The Wire‘s RPM Challenge isn’t for the faint of heart. Most musicians take 2-3 years to write, record, and produce an album. The RPM Challenge shortens that time to just one month – and the shortest month of the year at that. It’s a lot to take on.
When Ryan Lott (aka Son Lux) first heard about the challenge from NPR Music’s Robin Hilton, he wasn’t convinced it was for him.
Well, my initial reaction was I absolutely cannot do this. This is just not in the cards for me. It was just like, ah that’s too bad because that would have been a super cool opportunity, what a cool thing for them to think of me, blah, blah, blah. So I slept on it and I told a couple of people about it, one of whom is my manager, Michael. He was like, “Oh dude you have to do this.” (Laughs)
So he embarked on the challenge. Over the course of February, NPR checked in with Lott regularly to note his progress. (Very cool stuff.) For a time in the middle of the process, he didn’t think he was going to make it, but somehow he managed to not only pull it off, but produce an absolutely gorgeous album that features some of my favorite artists, including the likes of: DM Stith, Antony Hegarty, Sufjan Stevens, The National, Shara Worden, and more.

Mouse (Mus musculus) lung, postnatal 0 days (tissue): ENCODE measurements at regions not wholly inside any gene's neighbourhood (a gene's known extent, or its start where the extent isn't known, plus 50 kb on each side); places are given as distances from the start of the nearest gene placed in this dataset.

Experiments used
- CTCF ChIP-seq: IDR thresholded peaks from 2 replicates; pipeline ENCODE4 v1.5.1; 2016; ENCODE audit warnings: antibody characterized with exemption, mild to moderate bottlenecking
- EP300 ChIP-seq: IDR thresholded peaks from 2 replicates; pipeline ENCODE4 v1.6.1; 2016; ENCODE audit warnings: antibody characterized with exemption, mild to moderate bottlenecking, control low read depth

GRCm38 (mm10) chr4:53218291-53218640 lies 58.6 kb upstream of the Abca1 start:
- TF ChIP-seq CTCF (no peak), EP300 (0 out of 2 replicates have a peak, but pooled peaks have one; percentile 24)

Fortunately for me, it’s so ridiculously fun to make music that working really hard, as hard as I can exhausts me but also energizes me in a really important way.
I fell in love with the finished product a few weeks ago, when NPR streamed it as part of their First Listen Series. Now you can download it for yourself, and you totally should. It’s already a serious contender for my annual top ten list.
We Are Rising is full of magical moments. It held me at attention from the very first song, “Flickers.” Take a listen yourself:
You can also download “Rising,” the first single from the album, here.
Though the album has a nice, clean feel, it also somehow manages to project a majestic quality, and this is a dichotomy I can certainly get behind.
Check out this intriguing interview (which I’ve been quoting from) with Ryan Lott and NPR’s Robin Hilton about how it all went down.